Published on August 12th, 2022 | by Tim Chuma
MIFF 2020: Natural World: Environmental Activism on Screen
The Wheeler Centre, Sunday 7th August 2022
Moderator: Jacinta Parsons
Panellists: Karl Malakunas (Delikado), Chris Kamen & Oliver Cassidy (Franklin)
This was a last-minute addition for me after reading about it on the MIFF website and I was already sort of interested in Franklin and wanted to find out more about the other Delikado.
As this session is going to be uploaded to the MIFF YouTube channel after the festival, this will be more of a summary rather than an exact transcript of the session. I would encourage you to watch it as it had stuff on it that I cannot really show here like one of the directors crying two times. Jacinta Parson was a big meanie head for continuing that line of questioning at that point.
Both of these movies were pitched at the start of 2020 and took until now to be completed due to the closed borders and not much travelling being done.
Karl Malakunas: The movie is an envrio-thriller. A life and death battle with environmental activists.
Oliver Cassidy: My father passed away 10 years ago and I was left with a diary. Made over 14 years rafting the Franklin River.
His father apologised for not having done enough for the cause.
Retracted the journey and wanted to show how to apply the lessons to modern problems.
Chris Kamen: Oliver is a child of the revolution. They wanted to pass a message onto the younger generation. They decided to combine their efforts and make the film together after working on their own projects for a while.
Jacinta Parsons: What was the motivation for the work?
KM: My heart has always been in environmental reporting. Wanted to tell a story in a deeper way than he can usually do in his normal job at AFP.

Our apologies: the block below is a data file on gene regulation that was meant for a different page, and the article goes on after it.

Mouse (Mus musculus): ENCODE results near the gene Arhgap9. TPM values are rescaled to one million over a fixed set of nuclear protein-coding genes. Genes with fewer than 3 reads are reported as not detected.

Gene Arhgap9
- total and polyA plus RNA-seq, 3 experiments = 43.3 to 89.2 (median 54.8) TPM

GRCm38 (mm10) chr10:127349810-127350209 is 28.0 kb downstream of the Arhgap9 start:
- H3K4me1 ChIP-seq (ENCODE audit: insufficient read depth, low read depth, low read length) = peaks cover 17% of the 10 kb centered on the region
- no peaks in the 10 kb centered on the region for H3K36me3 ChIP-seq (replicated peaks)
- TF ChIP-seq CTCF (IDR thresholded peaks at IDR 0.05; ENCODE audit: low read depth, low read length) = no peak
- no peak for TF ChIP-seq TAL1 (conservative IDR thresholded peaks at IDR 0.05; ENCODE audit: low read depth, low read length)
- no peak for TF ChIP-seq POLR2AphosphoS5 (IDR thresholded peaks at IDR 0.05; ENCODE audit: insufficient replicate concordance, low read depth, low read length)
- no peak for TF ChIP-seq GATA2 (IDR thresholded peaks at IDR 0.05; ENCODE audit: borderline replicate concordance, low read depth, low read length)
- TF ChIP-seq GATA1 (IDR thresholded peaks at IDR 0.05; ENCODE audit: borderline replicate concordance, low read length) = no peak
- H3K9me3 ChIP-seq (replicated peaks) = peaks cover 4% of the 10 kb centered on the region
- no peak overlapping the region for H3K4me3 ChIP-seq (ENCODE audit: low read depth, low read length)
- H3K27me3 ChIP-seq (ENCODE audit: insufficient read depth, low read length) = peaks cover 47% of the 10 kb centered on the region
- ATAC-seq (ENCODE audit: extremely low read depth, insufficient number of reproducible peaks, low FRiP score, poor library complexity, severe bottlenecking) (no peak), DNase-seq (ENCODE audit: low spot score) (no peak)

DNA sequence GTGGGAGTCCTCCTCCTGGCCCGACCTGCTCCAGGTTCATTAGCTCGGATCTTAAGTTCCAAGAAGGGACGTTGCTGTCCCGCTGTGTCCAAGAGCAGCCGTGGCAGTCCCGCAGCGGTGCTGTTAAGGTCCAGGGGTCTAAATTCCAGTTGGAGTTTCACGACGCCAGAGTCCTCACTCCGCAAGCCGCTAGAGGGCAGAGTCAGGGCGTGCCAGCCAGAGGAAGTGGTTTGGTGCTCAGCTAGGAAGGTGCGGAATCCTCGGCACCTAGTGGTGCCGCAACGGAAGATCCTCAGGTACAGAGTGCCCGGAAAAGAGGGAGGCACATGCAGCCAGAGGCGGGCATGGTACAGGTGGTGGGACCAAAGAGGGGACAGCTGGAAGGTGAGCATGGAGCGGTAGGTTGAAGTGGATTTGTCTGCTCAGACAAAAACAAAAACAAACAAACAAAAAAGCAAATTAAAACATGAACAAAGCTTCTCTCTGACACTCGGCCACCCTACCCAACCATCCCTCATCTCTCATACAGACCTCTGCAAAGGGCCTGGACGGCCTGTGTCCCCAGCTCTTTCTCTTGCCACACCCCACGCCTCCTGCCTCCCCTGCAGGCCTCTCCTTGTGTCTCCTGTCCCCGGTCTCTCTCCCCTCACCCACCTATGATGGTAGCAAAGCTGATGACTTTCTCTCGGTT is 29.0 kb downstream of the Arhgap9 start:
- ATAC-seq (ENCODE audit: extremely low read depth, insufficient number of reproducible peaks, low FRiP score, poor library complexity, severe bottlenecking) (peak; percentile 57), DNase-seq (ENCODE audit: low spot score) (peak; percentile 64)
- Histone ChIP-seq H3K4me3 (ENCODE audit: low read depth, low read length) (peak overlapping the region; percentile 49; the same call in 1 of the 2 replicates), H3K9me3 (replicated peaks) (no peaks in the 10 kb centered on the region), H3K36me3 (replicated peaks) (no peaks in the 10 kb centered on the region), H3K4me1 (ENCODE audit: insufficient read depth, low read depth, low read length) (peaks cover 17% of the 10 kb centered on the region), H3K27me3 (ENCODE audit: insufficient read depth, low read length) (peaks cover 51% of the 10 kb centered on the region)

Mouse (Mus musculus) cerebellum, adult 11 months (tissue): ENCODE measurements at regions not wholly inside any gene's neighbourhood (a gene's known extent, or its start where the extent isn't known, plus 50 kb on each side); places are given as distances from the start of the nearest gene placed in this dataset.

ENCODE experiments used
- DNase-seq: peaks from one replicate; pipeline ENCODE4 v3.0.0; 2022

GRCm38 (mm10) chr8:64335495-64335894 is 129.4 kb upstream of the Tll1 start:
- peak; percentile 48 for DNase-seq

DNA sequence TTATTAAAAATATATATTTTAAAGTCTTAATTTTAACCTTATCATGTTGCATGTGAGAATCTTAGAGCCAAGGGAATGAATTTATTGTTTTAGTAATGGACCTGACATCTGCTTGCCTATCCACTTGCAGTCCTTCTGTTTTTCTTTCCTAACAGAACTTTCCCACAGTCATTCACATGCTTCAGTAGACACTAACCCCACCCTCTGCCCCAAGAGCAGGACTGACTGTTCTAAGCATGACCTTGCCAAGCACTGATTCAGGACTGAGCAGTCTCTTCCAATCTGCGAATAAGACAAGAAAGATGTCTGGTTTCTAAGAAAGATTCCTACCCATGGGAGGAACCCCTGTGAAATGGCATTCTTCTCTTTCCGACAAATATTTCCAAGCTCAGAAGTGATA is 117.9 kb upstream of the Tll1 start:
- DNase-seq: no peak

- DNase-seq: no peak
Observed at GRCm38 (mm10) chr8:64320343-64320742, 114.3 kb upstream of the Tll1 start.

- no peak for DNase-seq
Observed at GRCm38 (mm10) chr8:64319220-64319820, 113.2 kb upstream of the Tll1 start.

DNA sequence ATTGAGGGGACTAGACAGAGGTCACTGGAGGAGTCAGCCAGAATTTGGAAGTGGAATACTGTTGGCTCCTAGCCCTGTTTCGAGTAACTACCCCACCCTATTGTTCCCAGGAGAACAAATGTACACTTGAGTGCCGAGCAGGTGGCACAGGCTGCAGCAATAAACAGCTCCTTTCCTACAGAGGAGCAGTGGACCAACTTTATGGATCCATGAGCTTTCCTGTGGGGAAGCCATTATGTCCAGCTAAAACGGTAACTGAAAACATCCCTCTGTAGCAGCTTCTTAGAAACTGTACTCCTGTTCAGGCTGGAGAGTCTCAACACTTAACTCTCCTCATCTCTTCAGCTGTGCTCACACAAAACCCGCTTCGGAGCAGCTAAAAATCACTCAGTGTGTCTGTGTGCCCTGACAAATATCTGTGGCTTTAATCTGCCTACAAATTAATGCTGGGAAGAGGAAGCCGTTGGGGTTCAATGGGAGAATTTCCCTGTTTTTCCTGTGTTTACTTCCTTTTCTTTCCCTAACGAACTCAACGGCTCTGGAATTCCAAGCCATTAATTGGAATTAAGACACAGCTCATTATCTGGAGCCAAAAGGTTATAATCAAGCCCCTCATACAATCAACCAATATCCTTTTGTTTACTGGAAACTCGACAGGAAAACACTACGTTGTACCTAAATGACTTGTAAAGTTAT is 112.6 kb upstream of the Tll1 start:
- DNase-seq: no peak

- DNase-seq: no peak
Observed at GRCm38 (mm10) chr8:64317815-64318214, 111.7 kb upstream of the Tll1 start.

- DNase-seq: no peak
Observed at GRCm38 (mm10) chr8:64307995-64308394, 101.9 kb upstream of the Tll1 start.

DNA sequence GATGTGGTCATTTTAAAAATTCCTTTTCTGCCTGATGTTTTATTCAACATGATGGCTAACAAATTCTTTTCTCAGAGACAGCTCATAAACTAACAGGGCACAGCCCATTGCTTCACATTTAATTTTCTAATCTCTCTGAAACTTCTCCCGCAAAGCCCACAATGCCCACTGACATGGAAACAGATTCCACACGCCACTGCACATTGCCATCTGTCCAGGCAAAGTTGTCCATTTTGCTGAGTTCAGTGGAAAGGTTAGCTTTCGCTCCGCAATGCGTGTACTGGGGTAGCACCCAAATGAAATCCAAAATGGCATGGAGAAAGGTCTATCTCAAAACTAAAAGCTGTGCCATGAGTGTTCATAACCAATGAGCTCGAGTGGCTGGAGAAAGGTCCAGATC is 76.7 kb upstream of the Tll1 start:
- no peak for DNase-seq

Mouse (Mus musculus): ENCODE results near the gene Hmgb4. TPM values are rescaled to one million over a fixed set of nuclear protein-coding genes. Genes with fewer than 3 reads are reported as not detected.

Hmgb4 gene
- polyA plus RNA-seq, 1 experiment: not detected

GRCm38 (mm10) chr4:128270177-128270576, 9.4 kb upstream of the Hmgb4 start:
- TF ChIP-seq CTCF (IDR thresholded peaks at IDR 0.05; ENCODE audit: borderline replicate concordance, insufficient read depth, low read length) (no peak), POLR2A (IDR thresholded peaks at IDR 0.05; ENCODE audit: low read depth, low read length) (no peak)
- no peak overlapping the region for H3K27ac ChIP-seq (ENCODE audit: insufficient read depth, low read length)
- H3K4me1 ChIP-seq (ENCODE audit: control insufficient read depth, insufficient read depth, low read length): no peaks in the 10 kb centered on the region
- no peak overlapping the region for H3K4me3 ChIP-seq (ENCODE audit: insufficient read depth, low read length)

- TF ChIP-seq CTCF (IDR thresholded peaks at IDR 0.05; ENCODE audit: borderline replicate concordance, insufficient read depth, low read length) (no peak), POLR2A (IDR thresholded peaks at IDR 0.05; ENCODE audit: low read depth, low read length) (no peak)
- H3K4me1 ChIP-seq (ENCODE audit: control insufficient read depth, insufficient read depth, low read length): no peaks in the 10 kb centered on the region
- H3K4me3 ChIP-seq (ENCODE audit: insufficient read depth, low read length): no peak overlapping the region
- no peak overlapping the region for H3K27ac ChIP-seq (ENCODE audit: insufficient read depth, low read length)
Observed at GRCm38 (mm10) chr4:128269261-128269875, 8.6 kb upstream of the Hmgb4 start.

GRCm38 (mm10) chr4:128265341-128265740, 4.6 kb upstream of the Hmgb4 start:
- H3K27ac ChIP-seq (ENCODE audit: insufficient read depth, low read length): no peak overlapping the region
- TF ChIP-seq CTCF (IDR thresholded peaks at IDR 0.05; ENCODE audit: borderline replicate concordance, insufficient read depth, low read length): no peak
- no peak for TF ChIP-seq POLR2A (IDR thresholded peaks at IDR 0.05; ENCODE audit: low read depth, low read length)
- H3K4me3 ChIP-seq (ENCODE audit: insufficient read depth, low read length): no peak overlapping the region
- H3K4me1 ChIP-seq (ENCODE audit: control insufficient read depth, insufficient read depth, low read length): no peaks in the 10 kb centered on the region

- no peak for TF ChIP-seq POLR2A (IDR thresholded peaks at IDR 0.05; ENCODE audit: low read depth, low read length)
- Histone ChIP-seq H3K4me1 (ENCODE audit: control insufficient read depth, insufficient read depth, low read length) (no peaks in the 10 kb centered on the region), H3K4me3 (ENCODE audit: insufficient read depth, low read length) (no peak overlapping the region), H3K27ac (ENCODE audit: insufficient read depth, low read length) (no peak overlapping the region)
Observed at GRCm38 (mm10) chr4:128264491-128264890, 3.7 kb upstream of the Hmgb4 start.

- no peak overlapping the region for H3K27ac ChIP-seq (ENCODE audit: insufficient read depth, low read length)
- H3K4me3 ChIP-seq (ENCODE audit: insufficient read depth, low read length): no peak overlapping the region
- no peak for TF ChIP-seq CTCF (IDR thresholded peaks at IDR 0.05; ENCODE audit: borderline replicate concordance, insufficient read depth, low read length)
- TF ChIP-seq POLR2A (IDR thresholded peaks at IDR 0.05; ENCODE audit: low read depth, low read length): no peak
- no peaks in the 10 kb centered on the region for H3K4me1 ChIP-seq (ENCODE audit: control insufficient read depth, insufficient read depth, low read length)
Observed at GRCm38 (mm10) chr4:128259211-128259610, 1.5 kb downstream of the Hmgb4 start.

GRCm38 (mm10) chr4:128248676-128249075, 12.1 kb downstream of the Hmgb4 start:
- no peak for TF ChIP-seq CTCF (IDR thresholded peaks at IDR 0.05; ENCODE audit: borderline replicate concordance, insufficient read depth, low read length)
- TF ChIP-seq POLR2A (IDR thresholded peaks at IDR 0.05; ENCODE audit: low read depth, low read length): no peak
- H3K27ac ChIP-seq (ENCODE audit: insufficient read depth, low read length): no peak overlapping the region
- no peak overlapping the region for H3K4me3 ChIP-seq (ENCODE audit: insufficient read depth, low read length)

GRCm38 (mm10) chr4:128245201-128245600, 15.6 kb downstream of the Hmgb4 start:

Was originally going to do a story on environmental tourism but was recommended to go see the one person and the story grew from there.
JP: What motivates you to present a personal story?
OC: My father was very engaged with the cause when he was alive. Had to decide what he wanted to do once his father passed away.
JP: How did you get from the sidelines to becoming involved?
CK: It was a privilege to make a film and push the cause. The Franklin River story is one of the few ones that has a happy ending. It is difficult to tell a lot of these stories as a lot of them do not end up happily.
There is a new generation that needs to know the story of the Franklin River. It is a case study of how grass roots people and working towards a single goal can produce results.
JP: How can you be involved in the story without influencing how you tell the stories?
KM: Originally interviewed Bobby with the chainsaw tree and then met other people as the story evolved.
He was told to get in a van and go to the forest with the activists.
There was a mysterious guy Tata who was the leader and was doing hand signals and making bird calls who he was drawn to.
Went back on a confiscation mission after one of the activists was killed which was hard but important to do.
The third main character was someone who they met at the funeral for the activist. The local politician was put on the presidents “hit list” for drugs which was a proxy to get rid of people he didn’t like.
JP: How did you feel about covering the story of your own family?
OC: Was meant to be a number of different people when they first wanted to tell the story but over the time he realised it was just going to be he to be the one to tell it.
Transitioned while making the documentary so there is another journey as well as the one going down the river. It was made only three months after having the surgery so he still had bandages on in some scenes.
CK: Was working on the story for about seven years.
OC: Had a meeting with Bob Brown and then had to come out to Chris about being trans.
JP: On the question of activism and non-violence?